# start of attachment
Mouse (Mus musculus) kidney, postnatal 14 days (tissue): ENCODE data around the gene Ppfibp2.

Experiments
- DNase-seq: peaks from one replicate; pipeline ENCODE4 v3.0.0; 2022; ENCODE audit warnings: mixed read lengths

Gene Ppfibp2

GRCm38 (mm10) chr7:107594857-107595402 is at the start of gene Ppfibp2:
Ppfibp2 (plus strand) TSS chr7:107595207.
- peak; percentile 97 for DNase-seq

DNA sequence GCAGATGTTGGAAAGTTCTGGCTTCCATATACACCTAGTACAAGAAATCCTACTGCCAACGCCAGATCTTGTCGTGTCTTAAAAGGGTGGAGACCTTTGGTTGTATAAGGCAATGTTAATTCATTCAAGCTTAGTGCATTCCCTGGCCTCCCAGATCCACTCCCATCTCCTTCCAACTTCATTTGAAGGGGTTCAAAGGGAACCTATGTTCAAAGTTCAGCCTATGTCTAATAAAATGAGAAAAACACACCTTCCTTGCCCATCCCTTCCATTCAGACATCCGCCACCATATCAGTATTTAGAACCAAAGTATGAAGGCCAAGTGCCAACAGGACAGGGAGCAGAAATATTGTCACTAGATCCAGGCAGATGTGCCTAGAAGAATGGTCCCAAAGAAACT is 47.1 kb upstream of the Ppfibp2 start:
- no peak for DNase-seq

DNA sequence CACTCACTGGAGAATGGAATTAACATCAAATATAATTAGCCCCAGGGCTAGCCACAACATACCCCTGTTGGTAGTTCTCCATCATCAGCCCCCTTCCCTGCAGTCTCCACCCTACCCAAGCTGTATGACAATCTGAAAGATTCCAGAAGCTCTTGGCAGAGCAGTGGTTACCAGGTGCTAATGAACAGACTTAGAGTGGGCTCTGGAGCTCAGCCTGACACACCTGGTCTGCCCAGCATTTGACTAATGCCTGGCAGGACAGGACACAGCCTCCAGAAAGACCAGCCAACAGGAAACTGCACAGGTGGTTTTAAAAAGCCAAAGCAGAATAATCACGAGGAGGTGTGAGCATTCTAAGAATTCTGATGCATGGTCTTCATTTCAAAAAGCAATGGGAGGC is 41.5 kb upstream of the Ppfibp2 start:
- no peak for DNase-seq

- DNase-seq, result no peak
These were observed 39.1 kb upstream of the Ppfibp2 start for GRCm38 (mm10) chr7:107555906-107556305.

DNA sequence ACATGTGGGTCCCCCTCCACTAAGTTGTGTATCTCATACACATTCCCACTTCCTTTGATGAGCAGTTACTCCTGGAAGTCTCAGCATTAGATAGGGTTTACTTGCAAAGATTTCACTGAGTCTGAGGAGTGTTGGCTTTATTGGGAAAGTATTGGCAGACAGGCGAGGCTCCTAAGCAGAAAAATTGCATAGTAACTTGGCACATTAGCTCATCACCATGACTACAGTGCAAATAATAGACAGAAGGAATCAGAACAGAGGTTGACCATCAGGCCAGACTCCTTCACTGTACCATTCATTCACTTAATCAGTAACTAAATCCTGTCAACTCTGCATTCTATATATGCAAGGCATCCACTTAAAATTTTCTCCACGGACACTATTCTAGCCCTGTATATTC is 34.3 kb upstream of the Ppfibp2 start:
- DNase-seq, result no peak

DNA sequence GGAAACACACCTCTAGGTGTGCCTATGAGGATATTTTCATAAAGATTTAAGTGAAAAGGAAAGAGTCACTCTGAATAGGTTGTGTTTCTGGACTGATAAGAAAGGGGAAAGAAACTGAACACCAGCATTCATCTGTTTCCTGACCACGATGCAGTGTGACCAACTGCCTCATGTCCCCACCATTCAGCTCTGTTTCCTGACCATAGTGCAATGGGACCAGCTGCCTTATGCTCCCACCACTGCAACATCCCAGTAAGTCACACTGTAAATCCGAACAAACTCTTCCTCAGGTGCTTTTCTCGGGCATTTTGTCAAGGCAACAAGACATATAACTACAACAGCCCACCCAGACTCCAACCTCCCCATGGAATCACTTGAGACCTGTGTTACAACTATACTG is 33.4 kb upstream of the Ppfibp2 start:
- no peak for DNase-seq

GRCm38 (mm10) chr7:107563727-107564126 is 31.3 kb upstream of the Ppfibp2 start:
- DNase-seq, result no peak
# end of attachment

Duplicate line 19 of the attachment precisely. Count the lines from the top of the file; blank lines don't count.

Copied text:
- DNase-seq, result no peak